808 | To Thomas Hutchinson

    No. 6

    Pall Mall Nov 16. 1769.

    Dear Sir

    I have received your Letters of August 26th & of Octr 4, 5, 6 by Mr Harrison who came to me two days ago, & I have seen him every day since.1 The Question from America is, what will the Parliament do: to this no positive Answer can possibly be given with any certainty at present. The Opinion of particulars may be picked out: but I beleive there has been no Question put upon this Subject in any Council as yet. I find the Ministers I have conversed with, very well disposed to America in general, but by no means inclined to make Concessions which may be made the Foundation of new Demands. And therefore tho I have no Doubt but that the Duties on Paper, Glass & painters Colours will be repealed, I am as fully persuaded that that upon Tea will not. As the Regulation upon Tea must be considered rather as a Bounty of 9d than a Duty of 3d,2 Americans insisting upon an Alteration of this Regulation must be understood in one of these two Lights: either to gain a Triumph over the Parliament by refusing a Bounty because it is accompanied with a Duty & to oblige them to give a Testimony against their own Powers by repealing a Law beneficial to America upon a Question of right only; or by preventing the low Price of Tea, which by this Bounty has been intended, to favour the Importation of foreign Tea which can be rendered beneficial to Smugglers only by keeping up the Price of British Tea.

    This is so well understood that I much doubt whether the repealing the Duty of Tea will be moved at all in the House of Commons; if it is, I dare say it will not succeed. As to repealing other American Duties, I never hear it mentioned, nor do I beleive it is thought of. The Writers at Boston have fully warned People against Concessions as tending only to increase Demands. The Repeal I before mentioned to be likely to take Place would have been defeated by the Proceedings of our Assembly if it had not been observed that the Assurance of an Intention of such a Repeal (not a prom[ise)]3 had been made to the whole Continent & therefore could not be discharged by the ^mis^Behaviour of a small Part of it. But I am well persuaded that if upon this ^intended^ Indulgence taking place, the Combination against British Goods should be continued, vig’rous Measures to suppress them will be taken; for which Purpose the present Laws are more forcible than, it seems, the American Combiners have an Idea of.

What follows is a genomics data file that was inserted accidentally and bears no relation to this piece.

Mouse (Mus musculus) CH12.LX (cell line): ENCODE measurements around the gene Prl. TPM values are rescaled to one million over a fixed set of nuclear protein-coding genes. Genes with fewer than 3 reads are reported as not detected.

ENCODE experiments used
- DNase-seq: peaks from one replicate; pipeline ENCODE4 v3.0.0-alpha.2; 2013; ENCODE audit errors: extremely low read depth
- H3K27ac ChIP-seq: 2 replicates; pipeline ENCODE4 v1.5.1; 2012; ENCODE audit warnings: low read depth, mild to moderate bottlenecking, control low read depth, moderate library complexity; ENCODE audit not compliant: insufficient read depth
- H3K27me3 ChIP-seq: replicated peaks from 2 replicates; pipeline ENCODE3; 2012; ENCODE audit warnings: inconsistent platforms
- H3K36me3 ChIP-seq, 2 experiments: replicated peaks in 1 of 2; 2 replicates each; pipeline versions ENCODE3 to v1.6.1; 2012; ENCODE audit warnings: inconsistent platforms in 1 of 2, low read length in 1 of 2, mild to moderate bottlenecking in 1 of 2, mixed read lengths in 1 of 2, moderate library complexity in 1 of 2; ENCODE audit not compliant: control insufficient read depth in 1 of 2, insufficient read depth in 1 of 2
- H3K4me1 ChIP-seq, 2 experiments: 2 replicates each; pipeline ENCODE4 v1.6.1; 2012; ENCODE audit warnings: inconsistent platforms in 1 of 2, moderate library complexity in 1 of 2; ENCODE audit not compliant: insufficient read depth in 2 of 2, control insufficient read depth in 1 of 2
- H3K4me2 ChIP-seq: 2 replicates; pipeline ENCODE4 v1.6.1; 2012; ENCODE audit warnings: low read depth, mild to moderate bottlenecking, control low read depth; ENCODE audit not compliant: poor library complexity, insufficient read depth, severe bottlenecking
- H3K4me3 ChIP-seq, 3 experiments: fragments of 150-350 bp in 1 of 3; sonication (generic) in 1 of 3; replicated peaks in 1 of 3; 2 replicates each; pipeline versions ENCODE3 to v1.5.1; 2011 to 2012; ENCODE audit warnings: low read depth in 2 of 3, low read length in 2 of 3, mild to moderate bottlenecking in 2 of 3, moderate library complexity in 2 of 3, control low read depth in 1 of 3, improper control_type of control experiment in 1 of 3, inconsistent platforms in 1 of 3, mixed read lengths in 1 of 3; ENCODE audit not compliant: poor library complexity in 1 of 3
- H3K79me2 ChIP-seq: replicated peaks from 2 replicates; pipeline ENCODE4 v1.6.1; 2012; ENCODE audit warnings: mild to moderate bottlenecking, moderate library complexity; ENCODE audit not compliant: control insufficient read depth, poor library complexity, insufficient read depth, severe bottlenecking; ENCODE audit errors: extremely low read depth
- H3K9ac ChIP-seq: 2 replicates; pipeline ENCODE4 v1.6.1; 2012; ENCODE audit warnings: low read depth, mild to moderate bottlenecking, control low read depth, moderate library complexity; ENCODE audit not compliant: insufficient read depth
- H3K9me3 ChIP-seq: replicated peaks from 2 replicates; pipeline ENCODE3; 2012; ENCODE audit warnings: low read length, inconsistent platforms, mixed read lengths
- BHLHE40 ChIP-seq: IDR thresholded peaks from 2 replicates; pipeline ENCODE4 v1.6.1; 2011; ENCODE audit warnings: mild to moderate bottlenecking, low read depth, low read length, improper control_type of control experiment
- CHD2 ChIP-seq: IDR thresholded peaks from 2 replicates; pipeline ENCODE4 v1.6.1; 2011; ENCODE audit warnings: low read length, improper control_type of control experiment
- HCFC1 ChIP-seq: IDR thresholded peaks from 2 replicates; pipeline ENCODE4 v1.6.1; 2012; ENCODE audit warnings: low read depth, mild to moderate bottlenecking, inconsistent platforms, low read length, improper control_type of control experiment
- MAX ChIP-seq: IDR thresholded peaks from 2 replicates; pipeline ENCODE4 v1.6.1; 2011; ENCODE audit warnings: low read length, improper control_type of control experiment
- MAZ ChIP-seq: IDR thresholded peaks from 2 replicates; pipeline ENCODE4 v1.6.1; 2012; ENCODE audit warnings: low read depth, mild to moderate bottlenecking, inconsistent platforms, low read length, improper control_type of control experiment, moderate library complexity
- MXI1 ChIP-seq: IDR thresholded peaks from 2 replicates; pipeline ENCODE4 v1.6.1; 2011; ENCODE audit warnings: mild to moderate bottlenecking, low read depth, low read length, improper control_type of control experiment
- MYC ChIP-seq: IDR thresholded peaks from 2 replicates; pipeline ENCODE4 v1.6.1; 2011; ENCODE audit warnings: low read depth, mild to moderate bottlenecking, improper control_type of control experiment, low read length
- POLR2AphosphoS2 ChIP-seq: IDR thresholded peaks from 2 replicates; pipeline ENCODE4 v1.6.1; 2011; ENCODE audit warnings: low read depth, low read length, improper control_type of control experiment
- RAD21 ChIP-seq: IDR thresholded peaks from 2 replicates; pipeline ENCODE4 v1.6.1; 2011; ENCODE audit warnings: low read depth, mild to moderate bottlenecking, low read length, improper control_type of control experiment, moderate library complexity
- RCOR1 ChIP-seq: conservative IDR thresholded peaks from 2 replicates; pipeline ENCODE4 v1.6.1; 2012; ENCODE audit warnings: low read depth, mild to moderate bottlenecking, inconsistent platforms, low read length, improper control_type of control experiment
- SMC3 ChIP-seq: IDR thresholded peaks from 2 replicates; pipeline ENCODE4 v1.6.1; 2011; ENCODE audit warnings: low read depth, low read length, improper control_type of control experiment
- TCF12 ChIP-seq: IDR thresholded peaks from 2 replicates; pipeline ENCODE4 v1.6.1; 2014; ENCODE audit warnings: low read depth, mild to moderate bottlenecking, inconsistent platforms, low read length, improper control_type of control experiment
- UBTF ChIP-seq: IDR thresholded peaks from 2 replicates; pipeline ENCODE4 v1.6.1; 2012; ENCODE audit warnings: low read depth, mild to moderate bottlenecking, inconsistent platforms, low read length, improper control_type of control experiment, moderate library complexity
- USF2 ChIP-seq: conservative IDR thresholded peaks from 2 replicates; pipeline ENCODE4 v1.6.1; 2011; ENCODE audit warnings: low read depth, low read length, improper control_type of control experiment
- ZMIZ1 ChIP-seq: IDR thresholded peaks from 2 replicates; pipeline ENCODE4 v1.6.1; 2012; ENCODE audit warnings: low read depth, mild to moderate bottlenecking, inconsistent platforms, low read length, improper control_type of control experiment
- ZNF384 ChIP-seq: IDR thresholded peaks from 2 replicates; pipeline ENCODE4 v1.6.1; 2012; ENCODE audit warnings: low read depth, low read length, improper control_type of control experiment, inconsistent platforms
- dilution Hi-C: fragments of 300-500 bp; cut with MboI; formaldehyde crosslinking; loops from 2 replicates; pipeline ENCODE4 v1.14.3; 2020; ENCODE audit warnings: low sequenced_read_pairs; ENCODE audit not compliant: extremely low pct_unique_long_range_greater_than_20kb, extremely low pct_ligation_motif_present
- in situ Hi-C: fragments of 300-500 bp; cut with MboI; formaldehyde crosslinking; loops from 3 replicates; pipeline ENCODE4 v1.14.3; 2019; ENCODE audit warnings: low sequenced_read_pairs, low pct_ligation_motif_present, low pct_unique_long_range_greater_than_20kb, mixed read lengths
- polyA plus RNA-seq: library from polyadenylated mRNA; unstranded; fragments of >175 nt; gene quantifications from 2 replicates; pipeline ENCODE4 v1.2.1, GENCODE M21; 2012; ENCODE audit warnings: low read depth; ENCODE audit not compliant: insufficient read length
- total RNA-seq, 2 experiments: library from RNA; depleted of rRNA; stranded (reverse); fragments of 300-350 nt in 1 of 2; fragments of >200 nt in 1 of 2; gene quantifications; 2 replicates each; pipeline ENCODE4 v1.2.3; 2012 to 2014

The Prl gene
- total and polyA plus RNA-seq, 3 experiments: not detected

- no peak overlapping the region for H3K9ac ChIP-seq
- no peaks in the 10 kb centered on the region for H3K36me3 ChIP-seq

This Day a Gentleman, a Member of Parliament, and in a principal Office, who is more conversant with Persons of different Parties than any one I know said in the presence of another Gentleman then also visiting me, that the Opposition would attack the Ministry at next Session, upon British Matters only & not upon those of America. And gave for the Reason, that upon the former they could agree upon one uniform System; but upon the latter it was impossible for them to converse without breaking into Divisions. And indeed when one considers of whom the Opposition is composed, it is impossible that they should join together in any one System for America, without departing from their Professions to too great a Length to admit of any Decent Covering. This Gentleman concluded that the Ministry might do in American Affairs, within the Bounds of Prudence and Discretion, as they pleased, without any Danger of an effectual Controll.

    I can’t condemn the Proceedings of your Sons nor of my own: perhaps yours have gone full as far as they ought and mine too far. The Expediency of preventing your having any Disputes in which your Children should be principals is obvious.4 I hope that effectual Measures to prevent such violent and arbitrary Proceedings for the future will soon be taken.

    I am &c.

    Lieut Govr Hutchinson

    L, LbC      BP, 8: 17–20.